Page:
they are saying, "Yaaaahh! I don't want to dieee! Please, Lord! I
promise to eat more yogurt!"
What happened was that
the turbulence had become very noticeable, as seen by subtle clues such
as our meals hanging in mid-air over the trays. But, eventually, things
calmed down and returned to normal, and I peacefully went back to listening
to my headset and looking out the window, watching the duct tape flap
around on the wings. There was no memory of what had happened other than
the captain's last message: "Thank you for enduring flight 739. I
know I need a drink... Ah, what the hay! We're almost there."
The moral of the story is that certain things feed on themselves; it was because some of us were jittery about flying that we panicked over perfectly normal things that happen during the trip. Flying really is safe, and things are under control. At least until the bar opens. So try to conquer your phobias, and ignore the painting in the airport of the Hindenberg with the caption, 'Better luck next time.'
This is the problem with
discussing healthy lifestyles; it has such a political aspect to it. Lobbyists,
who usually don't give a Bre-X share about the general population, suddenly
become obsessed that our diet has too much riboflavin in it, that we stay
up too late, that we drive too fast, and that we don't eat enough yogurt.
(I suppose some lobbyists are religious, too.) The reason for this nattering
is that these activities make us die sooner and put a burden on our health
system. But my question is, don't some elements in society benefit from
us dying early? Why don't they have lobbyists? I can see the billboard
now: 'Mmm, mmm-raw pork fat. Brought to you by the national council of
Most of us are willing to make reasonable allowances to keep ourselves in good health; we limit ourselves to vanilla milkshakes, and we try to spread a thinner coating of warm lard on our french-fries. But I suspect that most of us have a secret loathing for those Health-Nazis who live on carrots and mineral water and spend their days jogging between provinces, and we fantasize that after a lifetime of bugging us to wear sunblock and not to eat meat or play cards on Tuesdays or drink, that they will be suitably rewarded by having their perfect bodies hit by a truck filled with brussel sprouts. So don't worry too much about your health. You only get to die once; try to savor it. There's already enough stiff competition (sorry) for our time without worrying about exercising.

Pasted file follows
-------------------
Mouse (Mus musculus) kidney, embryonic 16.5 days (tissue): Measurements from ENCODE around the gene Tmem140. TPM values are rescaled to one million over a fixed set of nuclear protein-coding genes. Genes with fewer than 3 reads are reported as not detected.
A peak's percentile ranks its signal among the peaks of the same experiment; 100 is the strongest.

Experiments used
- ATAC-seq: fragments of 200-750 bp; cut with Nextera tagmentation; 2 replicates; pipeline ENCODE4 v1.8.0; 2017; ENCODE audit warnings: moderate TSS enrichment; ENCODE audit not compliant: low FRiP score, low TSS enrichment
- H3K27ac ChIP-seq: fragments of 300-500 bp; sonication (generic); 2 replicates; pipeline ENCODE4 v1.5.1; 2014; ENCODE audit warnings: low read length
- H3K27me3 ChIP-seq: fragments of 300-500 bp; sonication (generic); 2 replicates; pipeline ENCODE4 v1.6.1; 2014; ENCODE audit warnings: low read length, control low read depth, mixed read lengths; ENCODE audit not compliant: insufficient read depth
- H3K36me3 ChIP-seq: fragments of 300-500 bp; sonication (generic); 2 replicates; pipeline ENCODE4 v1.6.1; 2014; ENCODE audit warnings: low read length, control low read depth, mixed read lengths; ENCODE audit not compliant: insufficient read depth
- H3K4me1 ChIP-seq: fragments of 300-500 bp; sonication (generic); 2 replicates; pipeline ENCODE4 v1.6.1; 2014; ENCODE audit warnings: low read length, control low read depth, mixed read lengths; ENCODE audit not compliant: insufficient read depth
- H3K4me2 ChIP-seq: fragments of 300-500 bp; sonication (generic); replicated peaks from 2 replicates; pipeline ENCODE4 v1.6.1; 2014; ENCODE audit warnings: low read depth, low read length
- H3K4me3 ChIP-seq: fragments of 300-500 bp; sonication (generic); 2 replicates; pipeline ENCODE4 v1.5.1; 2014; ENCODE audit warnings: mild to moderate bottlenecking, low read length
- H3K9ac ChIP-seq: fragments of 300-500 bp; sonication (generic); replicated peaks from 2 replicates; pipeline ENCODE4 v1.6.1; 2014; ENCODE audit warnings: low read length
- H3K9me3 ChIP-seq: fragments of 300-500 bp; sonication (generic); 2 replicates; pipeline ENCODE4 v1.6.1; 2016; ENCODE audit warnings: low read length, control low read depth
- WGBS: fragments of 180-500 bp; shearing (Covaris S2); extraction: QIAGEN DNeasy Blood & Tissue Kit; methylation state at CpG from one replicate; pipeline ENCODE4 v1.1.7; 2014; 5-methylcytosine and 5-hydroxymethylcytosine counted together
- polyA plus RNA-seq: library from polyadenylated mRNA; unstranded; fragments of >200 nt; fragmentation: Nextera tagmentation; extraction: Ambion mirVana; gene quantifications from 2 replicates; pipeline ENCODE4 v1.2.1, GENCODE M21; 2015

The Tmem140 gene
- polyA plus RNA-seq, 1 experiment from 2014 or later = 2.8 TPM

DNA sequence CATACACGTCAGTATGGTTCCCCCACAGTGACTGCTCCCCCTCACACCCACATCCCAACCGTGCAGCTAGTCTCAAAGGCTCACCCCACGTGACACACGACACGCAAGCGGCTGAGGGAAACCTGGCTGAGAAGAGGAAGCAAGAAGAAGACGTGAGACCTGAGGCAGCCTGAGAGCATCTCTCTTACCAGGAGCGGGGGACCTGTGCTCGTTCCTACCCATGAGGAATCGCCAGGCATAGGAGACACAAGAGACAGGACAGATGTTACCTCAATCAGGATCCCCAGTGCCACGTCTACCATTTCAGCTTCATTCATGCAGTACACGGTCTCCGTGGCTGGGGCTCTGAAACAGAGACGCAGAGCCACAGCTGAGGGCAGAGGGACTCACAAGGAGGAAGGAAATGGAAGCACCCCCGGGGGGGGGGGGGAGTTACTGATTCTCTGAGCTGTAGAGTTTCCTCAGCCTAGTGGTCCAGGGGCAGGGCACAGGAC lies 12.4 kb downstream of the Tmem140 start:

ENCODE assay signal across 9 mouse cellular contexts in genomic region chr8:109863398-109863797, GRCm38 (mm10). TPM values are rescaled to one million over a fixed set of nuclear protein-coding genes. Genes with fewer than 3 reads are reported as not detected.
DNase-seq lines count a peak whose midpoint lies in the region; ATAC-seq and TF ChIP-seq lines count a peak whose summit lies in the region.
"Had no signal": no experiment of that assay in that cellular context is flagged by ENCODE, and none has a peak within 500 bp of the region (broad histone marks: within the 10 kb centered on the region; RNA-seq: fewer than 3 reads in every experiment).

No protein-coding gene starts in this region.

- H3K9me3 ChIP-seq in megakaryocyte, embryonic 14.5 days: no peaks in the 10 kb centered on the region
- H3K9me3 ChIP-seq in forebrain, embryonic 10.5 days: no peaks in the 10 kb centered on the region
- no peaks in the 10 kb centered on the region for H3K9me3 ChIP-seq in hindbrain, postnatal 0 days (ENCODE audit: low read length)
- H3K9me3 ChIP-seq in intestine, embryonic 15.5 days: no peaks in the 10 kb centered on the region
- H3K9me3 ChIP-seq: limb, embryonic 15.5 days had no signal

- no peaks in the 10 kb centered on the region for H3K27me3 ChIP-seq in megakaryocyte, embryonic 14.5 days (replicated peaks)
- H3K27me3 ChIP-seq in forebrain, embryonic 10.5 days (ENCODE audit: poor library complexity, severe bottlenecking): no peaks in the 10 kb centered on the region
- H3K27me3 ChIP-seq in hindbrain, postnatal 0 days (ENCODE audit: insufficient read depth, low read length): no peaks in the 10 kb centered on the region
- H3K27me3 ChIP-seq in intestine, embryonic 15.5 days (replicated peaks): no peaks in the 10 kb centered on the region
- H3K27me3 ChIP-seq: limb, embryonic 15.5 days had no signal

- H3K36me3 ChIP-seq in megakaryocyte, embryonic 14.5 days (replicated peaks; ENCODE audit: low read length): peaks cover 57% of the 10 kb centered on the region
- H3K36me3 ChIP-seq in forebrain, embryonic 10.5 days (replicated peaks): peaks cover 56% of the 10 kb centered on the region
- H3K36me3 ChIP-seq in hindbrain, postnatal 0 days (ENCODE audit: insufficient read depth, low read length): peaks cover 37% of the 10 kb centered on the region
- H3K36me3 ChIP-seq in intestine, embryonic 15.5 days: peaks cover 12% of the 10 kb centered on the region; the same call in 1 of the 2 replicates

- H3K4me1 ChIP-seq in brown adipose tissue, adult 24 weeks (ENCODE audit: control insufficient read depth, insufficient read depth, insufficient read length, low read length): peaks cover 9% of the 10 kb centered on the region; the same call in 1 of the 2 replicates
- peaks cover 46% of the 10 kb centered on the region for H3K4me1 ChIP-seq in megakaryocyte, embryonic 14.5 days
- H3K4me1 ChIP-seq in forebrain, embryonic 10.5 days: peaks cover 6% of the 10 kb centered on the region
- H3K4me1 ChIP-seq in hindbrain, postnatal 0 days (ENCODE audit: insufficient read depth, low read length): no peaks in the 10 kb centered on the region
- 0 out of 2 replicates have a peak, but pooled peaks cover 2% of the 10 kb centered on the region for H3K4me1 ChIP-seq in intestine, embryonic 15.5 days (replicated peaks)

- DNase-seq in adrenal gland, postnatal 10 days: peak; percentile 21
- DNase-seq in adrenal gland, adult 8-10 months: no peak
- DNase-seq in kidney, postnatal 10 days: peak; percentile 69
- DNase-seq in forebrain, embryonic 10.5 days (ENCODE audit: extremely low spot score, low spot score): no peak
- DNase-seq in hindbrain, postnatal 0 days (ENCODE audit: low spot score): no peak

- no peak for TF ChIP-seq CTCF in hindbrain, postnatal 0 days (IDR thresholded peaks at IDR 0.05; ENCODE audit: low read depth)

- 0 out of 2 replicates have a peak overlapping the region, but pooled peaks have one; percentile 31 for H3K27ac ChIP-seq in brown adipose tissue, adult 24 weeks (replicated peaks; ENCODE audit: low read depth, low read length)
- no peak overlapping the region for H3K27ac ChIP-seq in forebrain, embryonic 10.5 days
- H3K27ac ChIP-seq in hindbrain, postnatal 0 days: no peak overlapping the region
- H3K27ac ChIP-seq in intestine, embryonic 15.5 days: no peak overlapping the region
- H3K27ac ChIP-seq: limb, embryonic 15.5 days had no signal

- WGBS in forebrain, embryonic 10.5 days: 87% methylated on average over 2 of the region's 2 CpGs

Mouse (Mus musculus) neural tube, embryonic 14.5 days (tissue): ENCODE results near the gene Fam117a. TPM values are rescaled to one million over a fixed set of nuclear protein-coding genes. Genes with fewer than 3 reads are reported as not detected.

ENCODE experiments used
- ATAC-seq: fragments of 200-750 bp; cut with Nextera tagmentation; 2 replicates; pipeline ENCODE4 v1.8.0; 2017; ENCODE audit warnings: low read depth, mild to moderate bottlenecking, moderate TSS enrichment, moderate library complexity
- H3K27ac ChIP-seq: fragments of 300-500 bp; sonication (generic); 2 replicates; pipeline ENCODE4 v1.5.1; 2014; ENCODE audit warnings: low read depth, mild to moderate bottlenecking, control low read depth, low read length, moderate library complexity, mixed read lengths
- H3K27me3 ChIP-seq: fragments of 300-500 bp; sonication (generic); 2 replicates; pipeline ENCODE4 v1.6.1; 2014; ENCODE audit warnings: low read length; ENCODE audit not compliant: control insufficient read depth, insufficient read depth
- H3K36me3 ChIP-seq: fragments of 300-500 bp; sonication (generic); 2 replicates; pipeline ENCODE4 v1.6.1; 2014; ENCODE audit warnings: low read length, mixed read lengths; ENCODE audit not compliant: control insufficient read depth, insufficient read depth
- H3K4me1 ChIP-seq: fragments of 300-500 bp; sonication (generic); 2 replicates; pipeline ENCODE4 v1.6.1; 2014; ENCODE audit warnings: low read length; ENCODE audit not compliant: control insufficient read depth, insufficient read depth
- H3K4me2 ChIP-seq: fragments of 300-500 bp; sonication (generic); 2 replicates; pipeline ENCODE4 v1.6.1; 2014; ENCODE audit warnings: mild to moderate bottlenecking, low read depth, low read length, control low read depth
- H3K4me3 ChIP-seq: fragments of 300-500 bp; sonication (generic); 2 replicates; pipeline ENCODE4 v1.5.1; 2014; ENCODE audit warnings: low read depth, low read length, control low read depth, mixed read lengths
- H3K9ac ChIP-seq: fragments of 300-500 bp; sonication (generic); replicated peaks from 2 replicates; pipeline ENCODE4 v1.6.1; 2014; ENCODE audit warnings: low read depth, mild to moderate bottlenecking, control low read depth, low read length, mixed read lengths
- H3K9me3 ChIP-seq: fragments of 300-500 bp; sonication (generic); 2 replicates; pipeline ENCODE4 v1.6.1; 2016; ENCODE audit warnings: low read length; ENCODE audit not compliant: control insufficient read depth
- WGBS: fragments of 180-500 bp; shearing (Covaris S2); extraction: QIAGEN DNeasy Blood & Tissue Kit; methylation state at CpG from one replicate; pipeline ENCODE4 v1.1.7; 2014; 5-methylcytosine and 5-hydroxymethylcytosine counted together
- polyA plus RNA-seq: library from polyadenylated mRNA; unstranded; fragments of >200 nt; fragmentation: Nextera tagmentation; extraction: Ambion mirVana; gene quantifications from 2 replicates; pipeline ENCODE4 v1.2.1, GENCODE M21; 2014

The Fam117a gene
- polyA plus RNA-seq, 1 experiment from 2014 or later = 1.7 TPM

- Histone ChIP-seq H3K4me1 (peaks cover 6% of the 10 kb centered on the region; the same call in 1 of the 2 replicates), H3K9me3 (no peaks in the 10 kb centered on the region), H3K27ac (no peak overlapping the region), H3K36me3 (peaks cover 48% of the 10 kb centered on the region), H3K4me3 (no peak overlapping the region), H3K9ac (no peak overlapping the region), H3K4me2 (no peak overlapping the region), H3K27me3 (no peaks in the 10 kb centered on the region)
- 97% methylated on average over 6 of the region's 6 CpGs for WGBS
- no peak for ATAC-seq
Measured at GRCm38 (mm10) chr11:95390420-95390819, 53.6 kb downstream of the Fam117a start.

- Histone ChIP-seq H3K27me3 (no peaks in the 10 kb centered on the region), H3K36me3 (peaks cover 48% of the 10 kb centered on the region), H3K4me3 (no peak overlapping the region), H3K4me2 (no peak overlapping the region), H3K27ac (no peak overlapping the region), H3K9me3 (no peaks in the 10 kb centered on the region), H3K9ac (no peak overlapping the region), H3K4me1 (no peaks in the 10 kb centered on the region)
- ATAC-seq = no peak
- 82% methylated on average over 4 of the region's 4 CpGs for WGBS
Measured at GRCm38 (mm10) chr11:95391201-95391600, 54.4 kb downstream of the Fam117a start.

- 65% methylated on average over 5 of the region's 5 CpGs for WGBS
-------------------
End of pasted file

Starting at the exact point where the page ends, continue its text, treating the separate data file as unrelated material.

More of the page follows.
Someone once gave me
something to think about when they told me that ancient man would have
laughed at our unnecessary fear of insects and snakes, and would have
shuddered at how, without a second thought, we will cross a busy road
on foot and dodge cars. It made me think deeply because I wondered, "hey,
wouldn't the drivers slow down if there was a guy standing there barefoot
in a deerskin with a spear in his hand? They might even stop, expecting
free samples of something." And maybe ancient man didn't have to
worry about insects; maybe they would avoid him if he had never really
had a bath in his life. Perhaps ancient man would fear us more, anyway:
"brrr, look at that horrible monster over there, Glorg! He smells
clean and minty-fresh!" And then the other would say, "Oh my
gosh! Look at that billboard-the Rolling Stones are still touring!"
But I'm getting off topic. It's time to put some life back into this talk about death, by Gadfrey. The point is that people fear death, and have strange hang-ups about it, such as ghosts, and drowning, and being chased by drunken aardvarks with running chainsaws strapped to them. It seemed to bother my high-school math teacher. But there's nothing to be afraid of; death is perfectly natural. It's unfortunate that we can only be dead once; it might be a pleasant way to spend a weekend once in a while. It would be better than jogging, which only seems like death, and thus wouldn't be as much fun. The point is that we should enjoy life and act in moderation, as I always try to. So pass me a smoke with my yogurt.